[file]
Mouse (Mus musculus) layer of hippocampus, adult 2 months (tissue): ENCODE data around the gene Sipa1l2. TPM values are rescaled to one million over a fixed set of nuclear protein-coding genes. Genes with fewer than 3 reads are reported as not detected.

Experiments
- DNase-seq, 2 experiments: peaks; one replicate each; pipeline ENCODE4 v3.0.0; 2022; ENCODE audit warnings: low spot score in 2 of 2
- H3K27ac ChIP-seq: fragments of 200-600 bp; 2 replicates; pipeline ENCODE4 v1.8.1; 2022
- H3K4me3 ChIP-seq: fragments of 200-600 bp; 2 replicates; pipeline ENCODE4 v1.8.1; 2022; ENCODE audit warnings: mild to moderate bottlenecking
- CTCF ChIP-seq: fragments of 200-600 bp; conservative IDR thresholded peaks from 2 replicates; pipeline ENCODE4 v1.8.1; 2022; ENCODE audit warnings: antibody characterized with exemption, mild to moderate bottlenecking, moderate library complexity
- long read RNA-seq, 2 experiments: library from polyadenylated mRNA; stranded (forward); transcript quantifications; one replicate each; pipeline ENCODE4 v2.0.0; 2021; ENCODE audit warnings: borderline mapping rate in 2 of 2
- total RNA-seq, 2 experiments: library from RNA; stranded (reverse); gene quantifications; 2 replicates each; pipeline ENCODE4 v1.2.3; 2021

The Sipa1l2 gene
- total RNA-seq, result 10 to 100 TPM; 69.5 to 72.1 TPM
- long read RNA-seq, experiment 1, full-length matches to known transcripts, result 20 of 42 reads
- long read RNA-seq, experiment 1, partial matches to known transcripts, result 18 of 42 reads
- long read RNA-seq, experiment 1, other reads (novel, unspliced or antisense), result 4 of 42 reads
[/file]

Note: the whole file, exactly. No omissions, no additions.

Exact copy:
Mouse (Mus musculus) layer of hippocampus, adult 2 months (tissue): ENCODE data around the gene Sipa1l2. TPM values are rescaled to one million over a fixed set of nuclear protein-coding genes. Genes with fewer than 3 reads are reported as not detected.

Experiments
- DNase-seq, 2 experiments: peaks; one replicate each; pipeline ENCODE4 v3.0.0; 2022; ENCODE audit warnings: low spot score in 2 of 2
- H3K27ac ChIP-seq: fragments of 200-600 bp; 2 replicates; pipeline ENCODE4 v1.8.1; 2022
- H3K4me3 ChIP-seq: fragments of 200-600 bp; 2 replicates; pipeline ENCODE4 v1.8.1; 2022; ENCODE audit warnings: mild to moderate bottlenecking
- CTCF ChIP-seq: fragments of 200-600 bp; conservative IDR thresholded peaks from 2 replicates; pipeline ENCODE4 v1.8.1; 2022; ENCODE audit warnings: antibody characterized with exemption, mild to moderate bottlenecking, moderate library complexity
- long read RNA-seq, 2 experiments: library from polyadenylated mRNA; stranded (forward); transcript quantifications; one replicate each; pipeline ENCODE4 v2.0.0; 2021; ENCODE audit warnings: borderline mapping rate in 2 of 2
- total RNA-seq, 2 experiments: library from RNA; stranded (reverse); gene quantifications; 2 replicates each; pipeline ENCODE4 v1.2.3; 2021

The Sipa1l2 gene
- total RNA-seq, result 10 to 100 TPM; 69.5 to 72.1 TPM
- long read RNA-seq, experiment 1, full-length matches to known transcripts, result 20 of 42 reads
- long read RNA-seq, experiment 1, partial matches to known transcripts, result 18 of 42 reads
- long read RNA-seq, experiment 1, other reads (novel, unspliced or antisense), result 4 of 42 reads